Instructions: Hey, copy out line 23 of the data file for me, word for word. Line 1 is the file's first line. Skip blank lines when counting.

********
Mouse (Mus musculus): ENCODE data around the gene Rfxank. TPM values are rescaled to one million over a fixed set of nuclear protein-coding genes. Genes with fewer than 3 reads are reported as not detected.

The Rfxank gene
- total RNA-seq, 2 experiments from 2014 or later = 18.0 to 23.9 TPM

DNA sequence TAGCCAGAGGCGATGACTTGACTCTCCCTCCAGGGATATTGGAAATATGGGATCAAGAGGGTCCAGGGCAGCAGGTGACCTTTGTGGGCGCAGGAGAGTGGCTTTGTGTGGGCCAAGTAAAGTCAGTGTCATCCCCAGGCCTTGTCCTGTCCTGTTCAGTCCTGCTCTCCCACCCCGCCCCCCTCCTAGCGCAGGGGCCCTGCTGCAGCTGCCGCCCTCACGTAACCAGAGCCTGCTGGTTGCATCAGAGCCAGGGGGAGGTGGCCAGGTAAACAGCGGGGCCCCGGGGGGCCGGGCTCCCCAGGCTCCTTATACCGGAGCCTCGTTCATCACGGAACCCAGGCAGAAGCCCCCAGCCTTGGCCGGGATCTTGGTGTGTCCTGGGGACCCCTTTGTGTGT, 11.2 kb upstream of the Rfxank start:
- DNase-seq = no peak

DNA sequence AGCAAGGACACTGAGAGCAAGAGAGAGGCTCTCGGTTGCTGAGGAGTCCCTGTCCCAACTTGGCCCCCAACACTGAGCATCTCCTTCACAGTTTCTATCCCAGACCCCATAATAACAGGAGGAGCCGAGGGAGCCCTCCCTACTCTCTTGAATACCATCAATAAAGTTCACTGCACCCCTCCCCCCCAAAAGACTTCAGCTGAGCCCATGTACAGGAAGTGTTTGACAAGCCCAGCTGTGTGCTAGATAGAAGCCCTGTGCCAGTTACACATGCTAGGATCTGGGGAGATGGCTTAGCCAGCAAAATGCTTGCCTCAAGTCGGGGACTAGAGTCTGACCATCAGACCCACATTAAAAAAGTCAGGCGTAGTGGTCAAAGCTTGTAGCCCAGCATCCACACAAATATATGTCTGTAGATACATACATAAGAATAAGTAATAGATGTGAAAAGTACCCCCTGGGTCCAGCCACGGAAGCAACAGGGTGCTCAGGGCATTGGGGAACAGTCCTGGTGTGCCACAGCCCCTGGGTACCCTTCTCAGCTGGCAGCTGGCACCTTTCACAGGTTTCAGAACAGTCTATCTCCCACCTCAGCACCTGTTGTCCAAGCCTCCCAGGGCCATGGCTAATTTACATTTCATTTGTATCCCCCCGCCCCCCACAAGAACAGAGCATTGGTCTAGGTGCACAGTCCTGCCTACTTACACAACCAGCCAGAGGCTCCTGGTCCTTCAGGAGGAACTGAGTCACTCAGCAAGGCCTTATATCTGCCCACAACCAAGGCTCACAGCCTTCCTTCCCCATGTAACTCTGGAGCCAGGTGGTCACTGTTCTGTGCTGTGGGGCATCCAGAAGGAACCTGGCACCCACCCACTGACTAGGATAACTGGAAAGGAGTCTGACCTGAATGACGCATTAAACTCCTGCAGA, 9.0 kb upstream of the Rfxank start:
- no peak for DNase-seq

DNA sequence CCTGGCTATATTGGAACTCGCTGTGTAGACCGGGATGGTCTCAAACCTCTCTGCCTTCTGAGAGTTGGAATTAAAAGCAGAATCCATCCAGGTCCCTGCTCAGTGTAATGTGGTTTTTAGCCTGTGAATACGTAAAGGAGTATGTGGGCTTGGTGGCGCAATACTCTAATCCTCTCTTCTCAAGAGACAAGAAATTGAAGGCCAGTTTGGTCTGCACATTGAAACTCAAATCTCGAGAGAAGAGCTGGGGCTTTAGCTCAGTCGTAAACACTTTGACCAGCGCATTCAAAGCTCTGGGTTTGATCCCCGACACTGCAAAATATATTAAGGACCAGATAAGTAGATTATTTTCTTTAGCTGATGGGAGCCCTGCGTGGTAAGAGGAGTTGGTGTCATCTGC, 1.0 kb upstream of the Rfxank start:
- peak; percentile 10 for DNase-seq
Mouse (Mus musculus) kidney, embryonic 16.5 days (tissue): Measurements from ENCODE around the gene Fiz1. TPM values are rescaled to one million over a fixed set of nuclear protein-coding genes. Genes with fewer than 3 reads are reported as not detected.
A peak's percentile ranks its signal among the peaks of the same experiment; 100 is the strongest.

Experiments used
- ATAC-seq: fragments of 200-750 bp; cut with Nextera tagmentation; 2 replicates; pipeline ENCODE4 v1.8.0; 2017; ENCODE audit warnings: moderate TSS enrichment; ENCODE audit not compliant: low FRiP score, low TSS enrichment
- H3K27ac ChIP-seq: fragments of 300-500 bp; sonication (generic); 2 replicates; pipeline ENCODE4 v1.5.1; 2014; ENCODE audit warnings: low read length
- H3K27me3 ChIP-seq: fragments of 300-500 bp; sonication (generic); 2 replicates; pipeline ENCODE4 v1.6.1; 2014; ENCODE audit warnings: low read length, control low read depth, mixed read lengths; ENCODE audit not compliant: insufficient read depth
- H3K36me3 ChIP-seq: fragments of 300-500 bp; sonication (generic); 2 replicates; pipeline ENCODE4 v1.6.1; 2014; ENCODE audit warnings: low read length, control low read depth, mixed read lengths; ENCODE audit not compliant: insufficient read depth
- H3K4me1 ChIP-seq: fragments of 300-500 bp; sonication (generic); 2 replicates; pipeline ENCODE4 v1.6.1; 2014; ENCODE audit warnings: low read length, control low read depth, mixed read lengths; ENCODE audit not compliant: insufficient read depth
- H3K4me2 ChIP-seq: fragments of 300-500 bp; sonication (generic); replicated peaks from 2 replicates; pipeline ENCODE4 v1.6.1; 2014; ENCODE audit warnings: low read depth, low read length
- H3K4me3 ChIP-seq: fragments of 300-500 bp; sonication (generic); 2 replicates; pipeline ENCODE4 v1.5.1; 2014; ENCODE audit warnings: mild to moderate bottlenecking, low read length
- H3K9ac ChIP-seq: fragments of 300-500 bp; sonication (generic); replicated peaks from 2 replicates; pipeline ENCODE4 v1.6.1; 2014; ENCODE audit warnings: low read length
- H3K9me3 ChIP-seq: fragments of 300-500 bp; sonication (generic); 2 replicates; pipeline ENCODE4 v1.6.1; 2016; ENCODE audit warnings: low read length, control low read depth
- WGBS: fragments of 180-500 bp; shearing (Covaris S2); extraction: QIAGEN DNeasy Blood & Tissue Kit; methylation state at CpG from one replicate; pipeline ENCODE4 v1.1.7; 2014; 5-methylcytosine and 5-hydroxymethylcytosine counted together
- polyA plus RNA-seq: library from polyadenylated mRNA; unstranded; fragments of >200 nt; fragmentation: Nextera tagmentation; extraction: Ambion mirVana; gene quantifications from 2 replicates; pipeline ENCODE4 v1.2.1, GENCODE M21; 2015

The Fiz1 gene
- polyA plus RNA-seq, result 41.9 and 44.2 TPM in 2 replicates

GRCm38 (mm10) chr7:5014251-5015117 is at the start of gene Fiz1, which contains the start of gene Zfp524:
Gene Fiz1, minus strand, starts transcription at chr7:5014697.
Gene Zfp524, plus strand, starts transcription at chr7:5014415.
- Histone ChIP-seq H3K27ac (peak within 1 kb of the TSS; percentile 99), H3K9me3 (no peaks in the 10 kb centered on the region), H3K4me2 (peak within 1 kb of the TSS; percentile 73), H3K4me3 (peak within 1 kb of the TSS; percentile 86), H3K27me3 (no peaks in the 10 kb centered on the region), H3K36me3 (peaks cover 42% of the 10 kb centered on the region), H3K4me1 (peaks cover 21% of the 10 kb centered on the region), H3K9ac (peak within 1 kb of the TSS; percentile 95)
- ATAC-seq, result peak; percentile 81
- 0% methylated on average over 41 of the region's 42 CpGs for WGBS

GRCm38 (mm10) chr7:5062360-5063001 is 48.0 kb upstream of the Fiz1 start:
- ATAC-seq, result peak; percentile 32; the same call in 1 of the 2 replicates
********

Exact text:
- polyA plus RNA-seq: library from polyadenylated mRNA; unstranded; fragments of >200 nt; fragmentation: Nextera tagmentation; extraction: Ambion mirVana; gene quantifications from 2 replicates; pipeline ENCODE4 v1.2.1, GENCODE M21; 2015